We observed a cosmetology class of about 25 in which students demonstrated the application of a facial mask, and again the teacher was very well-prepared and the students participated by answering her questions and handling the materials - the facial cream, which had to be prepared from scratch, and the heated mask, which had to be used carefully - with confidence and competence. The cosmetology program has received equipment from SEA, and it has established a school company. Ecology Day was also recognized at DSU Dimitvar Vlahov, but more students were in class than were on the grounds with a tool or broom.
classes had been dismissed by the June visit, there were no school visits. On
our way to lunch in Struga, we saw kids swimming in
Mirroring the Past
As we were encouraging the spread of literacy, found ourselves in historic center for Slavic literacy, and the comments of one of my colleagues, who has a personal and informed knowledge of Slavic history, helped me realize that what USAID and the IRA were doing in some way reflected what had been done over a thousand years ago.
Macedonian is a
south Slavic language, similar to Bulgarian, which is written with the Cyrillic alphabet. I
made an attempt to learn how to decode some names and signs with this 31
character alphabet since it is regularly phonetic. (Some interference which Roman
alphabet learners might face was a confusion illustrated through the red title
at the top of the page in which what looks like the letter H is a consonant and
what looks like a backward N is a vowel.) The brothers Cyril and Methodius are cited as the originators of the pre-cursor to
this alphabet, called the Granolithic alphabet, in the 800s. In order to spread
the alphabet, and literacy throughout the Slavic world, they had to develop a
system for dissemination and at the same time maintain consistency. Monasteries
in the area of
We had an opportunity to visit one of the local mosques in Struga. From the center of town, a minaret is visible on
the right bank of the Drim, and past the open square
with a statue to Mother Teresa is a small mosque. One morning, an
English-speaking congregant opened it for us and gave a brief tour. From the
exterior, the churches, often referred to as monasteries, and mosques seem to
be constructed using similar blueprints. A square, domed structure is built out
of brick or stone; topped either with a cross or flanked with a minaret.
However, the interiors of the structures differ greatly. In the mosque, our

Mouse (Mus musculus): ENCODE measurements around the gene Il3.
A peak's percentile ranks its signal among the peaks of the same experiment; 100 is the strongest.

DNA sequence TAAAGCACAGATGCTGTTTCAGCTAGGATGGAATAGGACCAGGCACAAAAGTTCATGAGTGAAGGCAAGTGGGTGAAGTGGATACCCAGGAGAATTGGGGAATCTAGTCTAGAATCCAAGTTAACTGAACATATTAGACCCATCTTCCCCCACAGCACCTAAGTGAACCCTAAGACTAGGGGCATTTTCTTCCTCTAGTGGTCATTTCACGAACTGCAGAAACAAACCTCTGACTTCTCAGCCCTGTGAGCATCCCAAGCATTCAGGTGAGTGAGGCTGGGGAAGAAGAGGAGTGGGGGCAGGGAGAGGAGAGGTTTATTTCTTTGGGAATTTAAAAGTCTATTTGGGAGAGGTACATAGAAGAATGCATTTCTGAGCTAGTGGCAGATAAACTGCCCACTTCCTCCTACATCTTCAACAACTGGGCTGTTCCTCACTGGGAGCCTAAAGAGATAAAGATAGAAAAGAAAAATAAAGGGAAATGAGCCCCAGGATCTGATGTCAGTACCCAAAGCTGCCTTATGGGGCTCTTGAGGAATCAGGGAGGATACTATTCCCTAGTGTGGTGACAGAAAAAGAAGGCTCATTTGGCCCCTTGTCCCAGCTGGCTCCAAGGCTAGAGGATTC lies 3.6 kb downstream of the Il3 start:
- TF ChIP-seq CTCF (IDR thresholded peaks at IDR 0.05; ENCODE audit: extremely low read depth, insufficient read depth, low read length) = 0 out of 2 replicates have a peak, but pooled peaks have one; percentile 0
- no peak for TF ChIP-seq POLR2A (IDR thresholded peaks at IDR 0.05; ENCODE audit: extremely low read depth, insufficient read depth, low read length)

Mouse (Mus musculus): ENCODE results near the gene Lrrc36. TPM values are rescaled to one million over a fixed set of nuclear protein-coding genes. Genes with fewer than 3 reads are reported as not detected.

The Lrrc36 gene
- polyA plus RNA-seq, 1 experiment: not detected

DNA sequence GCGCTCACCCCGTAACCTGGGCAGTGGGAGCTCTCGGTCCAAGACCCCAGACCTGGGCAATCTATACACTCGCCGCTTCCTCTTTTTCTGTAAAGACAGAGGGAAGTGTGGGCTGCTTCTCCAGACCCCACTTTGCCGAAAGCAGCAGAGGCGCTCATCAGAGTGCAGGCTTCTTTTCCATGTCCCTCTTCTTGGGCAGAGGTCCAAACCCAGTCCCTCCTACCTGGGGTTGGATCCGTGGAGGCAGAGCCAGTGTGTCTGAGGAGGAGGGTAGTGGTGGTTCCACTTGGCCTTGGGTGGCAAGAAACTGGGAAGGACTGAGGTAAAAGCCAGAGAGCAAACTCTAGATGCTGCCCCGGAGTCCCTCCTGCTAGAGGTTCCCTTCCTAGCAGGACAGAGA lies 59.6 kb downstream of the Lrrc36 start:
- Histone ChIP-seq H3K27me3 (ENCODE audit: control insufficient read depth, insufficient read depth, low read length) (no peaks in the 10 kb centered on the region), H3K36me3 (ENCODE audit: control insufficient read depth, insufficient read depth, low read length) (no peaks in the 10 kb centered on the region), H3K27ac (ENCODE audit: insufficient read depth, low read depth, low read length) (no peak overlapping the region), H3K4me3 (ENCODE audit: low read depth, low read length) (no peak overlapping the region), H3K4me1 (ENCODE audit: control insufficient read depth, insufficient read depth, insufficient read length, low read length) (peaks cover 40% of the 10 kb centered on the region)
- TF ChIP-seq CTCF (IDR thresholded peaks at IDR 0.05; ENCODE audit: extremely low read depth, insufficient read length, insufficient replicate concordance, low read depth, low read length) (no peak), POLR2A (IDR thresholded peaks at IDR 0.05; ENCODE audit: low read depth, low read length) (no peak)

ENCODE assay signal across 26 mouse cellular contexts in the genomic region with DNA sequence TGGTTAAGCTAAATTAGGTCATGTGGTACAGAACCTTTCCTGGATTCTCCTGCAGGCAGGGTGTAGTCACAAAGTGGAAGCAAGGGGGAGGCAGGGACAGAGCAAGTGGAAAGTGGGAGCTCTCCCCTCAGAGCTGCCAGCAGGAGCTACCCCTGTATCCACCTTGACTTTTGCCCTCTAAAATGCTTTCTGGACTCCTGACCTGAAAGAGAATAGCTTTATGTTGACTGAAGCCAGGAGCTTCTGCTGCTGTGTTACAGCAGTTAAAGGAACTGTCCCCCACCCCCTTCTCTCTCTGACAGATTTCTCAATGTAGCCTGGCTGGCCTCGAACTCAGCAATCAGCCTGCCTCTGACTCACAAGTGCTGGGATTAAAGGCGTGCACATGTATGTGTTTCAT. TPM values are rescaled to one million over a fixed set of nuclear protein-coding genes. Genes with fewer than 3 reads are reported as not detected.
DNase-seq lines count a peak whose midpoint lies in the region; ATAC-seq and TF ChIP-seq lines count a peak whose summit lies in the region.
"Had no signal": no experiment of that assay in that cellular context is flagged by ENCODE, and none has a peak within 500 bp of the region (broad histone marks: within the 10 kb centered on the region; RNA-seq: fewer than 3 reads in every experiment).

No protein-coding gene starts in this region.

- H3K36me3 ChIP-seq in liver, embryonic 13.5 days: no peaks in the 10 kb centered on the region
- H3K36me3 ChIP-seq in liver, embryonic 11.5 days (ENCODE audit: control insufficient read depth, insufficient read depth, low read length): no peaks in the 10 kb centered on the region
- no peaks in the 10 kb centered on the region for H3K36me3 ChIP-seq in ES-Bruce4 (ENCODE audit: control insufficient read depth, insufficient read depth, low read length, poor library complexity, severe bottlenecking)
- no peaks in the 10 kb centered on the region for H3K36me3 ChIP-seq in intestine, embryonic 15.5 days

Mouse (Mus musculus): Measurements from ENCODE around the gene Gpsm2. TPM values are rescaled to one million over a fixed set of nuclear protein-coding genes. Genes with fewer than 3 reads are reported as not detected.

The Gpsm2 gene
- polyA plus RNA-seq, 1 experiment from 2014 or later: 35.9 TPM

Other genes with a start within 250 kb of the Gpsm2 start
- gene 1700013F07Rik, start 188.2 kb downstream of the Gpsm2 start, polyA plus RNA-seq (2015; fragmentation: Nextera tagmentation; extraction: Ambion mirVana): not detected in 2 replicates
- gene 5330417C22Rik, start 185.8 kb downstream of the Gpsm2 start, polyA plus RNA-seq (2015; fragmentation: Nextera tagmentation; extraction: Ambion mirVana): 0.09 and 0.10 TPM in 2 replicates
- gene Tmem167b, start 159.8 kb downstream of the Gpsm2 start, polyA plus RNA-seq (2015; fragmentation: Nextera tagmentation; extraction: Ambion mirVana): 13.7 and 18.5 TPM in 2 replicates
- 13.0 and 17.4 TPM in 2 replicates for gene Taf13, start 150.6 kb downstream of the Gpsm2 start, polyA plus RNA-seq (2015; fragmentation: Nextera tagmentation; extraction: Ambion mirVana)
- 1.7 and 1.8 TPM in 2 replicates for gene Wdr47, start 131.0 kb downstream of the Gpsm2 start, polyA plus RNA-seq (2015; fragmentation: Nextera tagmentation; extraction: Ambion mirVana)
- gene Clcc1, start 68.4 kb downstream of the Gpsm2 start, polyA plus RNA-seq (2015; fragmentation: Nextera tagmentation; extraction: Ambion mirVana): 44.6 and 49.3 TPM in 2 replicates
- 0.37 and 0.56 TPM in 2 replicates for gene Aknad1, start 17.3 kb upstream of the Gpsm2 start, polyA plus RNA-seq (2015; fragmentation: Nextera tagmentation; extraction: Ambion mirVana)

co-ed group was allowed on the ground floor even though the balcony was
reserved for women. The walls were painted white with beautiful Arabic
calligraphy just beneath the dome. A picture of the Ka'aba
In Struga is also an historic church dedicated to St. George. The icons make the interior even darker, but once the lights are switched on it is possible to identify Bible stories told in adjoining frescoes which line the walls. Here, also, the floor space was open and empty. Seats, designed more like supports for those standing, lined the walls, and there was a screen to separate the celebrants in the mass from the congregation.
The SEA project has a five-year timetable and in general it seeks to seeks to disseminate the instructional approaches by encouraging the participants in the large general meeting, such as the one I attended, to share the approaches with colleagues back home in their local schools. The problems faced by SEA, dissemination of a system and consistency of standards, are somewhat similar to the challenges faced by Cyril and Methodius. The brothers relied on monasteries to help train and support the literacy teachers over decades; SEA will rely on trainers going from the large meeting I attended to working with colleagues in local schools. The project will succeed as it ripples to small, and in some cases, beleaguered schools.
There is an old citadel on a rise on the left bank, and from there it is possible to see, in one direction, a cross on a hill (a controversial installation) and in the other, a minaret.
Near the frozen
clock, is a memorial to Mother Teresa, who was born in
city seems much friendlier and livelier in June. It was very green. Throughout
the city, there were fragrant lindens, plane trees, tall poplars, and flowering
horse chestnuts. The promenade by the
We spent about
five days at a resort hotel on
My swim in the Drim. The weather in June was hot and it did
not rain for the whole ten days we were in country.
The servings in Macedonian restaurants are quite large. In order for Americans to eat a satisfying meal without wasting too much food, it is advisable to multiple the courses by .8. For example, if 7 volunteers are dining out, rather than ordering 7 salads and 7 entrees, the 14 courses should be multiplied by .8 and 11 dishes ordered. This formula is still being developed, and it needs to include the "dessert anticipation variable," "distance walked multiplier" and "time-to-next meal" quotient.
June, our trip ended with a recital by students from the
is an annotated bibliography of some books for more information on
Milosevic: A Biography by Adam LeBor and Milosevic: Portrait of a Tyrant by Louise Branson Any understanding of the current situation is linked to Milosevic, but his story is still being told, especially in the Hague tribunal.
Bridge on the Drina by Ivo Andric
This novel is actually set in
of a Macedonian Bandit: A Californian in the Balkan
Wars by Albert Sonnichsen This first person account by a
Picture of USAID bag of grain from www.state.gov/r/pa/ ei/pix/b/sa/af/events/9292.htm
Picture of St Naum from www.manu.edu.mk/roots.htm